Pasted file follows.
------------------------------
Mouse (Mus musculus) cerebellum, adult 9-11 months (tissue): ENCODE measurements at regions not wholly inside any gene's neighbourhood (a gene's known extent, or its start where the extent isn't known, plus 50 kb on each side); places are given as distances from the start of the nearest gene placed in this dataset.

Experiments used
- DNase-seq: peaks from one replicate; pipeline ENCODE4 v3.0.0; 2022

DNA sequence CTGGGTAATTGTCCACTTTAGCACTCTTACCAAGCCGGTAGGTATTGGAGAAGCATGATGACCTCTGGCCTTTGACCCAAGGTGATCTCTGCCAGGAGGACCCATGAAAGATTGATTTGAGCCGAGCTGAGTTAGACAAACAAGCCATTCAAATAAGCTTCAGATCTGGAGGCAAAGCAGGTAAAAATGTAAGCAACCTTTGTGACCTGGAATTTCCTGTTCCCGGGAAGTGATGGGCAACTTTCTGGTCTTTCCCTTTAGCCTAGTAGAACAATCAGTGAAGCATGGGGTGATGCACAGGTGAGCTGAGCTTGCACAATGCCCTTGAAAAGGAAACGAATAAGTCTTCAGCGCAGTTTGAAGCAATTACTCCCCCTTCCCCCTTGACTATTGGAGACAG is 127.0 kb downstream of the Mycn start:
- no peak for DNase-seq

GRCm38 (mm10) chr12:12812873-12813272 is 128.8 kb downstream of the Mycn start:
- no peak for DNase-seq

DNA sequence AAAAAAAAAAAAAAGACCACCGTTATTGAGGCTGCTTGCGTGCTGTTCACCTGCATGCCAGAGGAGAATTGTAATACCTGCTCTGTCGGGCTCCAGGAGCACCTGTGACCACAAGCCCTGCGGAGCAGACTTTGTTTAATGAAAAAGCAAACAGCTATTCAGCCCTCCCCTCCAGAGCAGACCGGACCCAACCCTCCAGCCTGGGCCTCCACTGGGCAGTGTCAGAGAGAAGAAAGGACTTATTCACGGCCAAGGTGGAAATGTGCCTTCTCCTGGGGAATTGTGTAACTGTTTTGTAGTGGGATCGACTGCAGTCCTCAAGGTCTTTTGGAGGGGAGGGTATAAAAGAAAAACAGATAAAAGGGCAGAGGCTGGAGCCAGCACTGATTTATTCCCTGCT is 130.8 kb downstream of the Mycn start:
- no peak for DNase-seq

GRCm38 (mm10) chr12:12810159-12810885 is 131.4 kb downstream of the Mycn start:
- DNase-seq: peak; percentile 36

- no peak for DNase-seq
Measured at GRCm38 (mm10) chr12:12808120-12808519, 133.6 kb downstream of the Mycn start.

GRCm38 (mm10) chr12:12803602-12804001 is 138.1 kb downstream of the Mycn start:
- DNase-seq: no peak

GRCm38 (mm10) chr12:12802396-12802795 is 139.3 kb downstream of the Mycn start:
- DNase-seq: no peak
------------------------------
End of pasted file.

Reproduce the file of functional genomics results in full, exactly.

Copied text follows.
Mouse (Mus musculus) cerebellum, adult 9-11 months (tissue): ENCODE measurements at regions not wholly inside any gene's neighbourhood (a gene's known extent, or its start where the extent isn't known, plus 50 kb on each side); places are given as distances from the start of the nearest gene placed in this dataset.

Experiments used
- DNase-seq: peaks from one replicate; pipeline ENCODE4 v3.0.0; 2022

DNA sequence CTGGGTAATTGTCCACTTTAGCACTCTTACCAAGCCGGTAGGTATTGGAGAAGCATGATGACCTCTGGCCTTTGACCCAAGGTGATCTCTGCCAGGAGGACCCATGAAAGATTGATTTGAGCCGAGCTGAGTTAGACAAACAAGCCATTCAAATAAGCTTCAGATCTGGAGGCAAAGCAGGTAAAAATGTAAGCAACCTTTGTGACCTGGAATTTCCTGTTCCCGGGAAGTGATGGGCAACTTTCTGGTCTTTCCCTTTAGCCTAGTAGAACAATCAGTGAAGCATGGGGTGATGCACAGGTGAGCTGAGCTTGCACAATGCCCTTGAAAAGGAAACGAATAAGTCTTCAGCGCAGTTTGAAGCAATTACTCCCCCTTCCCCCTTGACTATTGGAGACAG is 127.0 kb downstream of the Mycn start:
- no peak for DNase-seq

GRCm38 (mm10) chr12:12812873-12813272 is 128.8 kb downstream of the Mycn start:
- no peak for DNase-seq

DNA sequence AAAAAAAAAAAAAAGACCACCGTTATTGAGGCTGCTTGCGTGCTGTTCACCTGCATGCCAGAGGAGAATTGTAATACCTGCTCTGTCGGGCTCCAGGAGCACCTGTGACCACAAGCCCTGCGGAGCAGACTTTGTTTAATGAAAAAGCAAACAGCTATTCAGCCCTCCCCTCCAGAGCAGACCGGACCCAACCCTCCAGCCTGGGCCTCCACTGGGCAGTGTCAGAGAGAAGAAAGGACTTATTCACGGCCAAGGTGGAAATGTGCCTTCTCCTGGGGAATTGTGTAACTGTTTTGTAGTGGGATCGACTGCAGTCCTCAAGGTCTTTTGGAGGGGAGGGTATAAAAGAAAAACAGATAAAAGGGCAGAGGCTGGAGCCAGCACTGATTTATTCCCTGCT is 130.8 kb downstream of the Mycn start:
- no peak for DNase-seq

GRCm38 (mm10) chr12:12810159-12810885 is 131.4 kb downstream of the Mycn start:
- DNase-seq: peak; percentile 36

- no peak for DNase-seq
Measured at GRCm38 (mm10) chr12:12808120-12808519, 133.6 kb downstream of the Mycn start.

GRCm38 (mm10) chr12:12803602-12804001 is 138.1 kb downstream of the Mycn start:
- DNase-seq: no peak

GRCm38 (mm10) chr12:12802396-12802795 is 139.3 kb downstream of the Mycn start:
- DNase-seq: no peak